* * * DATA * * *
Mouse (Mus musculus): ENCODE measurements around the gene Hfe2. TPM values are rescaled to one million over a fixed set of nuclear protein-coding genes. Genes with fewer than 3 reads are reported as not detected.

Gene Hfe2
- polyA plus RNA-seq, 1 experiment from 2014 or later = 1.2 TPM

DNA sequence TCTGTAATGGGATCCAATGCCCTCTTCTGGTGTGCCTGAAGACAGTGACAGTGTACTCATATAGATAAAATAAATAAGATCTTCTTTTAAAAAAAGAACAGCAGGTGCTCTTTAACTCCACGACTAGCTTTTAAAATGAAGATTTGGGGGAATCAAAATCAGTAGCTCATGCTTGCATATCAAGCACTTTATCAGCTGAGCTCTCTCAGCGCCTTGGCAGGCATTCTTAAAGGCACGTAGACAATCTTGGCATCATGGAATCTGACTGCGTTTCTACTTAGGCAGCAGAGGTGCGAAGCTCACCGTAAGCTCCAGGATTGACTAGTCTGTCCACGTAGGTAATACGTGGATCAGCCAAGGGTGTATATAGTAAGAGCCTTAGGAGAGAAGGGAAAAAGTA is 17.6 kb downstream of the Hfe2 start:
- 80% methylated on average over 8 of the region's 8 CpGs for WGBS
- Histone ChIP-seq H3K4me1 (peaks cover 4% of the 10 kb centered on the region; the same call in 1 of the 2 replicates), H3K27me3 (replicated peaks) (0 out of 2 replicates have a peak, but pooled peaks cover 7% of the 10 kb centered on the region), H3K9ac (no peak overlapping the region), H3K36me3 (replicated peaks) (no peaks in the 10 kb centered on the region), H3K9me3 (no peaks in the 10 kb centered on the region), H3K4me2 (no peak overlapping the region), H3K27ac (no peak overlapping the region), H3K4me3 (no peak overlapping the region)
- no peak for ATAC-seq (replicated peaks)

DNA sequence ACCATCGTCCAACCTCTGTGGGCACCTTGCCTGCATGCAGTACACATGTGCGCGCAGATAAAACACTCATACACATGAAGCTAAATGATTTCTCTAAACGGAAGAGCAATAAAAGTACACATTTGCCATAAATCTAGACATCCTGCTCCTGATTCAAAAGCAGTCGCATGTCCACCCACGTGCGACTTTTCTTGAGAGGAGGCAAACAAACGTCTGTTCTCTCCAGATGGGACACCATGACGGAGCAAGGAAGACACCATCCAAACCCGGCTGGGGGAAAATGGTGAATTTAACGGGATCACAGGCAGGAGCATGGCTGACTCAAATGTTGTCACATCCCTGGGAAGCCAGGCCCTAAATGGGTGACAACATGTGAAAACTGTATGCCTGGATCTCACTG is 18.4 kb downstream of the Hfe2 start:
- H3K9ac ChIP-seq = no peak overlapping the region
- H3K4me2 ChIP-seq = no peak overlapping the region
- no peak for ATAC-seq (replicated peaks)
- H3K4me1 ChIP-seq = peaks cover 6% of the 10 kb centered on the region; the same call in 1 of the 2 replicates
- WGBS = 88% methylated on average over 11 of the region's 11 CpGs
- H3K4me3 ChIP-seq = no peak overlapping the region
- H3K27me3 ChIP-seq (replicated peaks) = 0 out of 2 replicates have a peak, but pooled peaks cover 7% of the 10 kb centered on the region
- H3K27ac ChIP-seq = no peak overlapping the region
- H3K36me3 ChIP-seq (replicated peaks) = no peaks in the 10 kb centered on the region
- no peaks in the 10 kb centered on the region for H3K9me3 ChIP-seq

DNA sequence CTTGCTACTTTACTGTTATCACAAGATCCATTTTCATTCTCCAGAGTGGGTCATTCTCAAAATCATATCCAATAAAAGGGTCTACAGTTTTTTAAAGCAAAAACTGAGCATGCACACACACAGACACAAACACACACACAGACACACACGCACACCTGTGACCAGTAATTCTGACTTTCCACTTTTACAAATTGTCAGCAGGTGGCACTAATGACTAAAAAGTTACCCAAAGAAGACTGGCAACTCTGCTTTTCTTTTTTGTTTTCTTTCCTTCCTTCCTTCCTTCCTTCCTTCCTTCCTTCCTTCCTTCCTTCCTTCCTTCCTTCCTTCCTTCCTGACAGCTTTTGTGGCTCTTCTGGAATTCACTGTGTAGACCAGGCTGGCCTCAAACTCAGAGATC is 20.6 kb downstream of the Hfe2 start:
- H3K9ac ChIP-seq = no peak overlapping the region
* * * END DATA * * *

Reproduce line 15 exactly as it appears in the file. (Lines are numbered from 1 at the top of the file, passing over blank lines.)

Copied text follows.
- H3K27me3 ChIP-seq (replicated peaks) = 0 out of 2 replicates have a peak, but pooled peaks cover 7% of the 10 kb centered on the region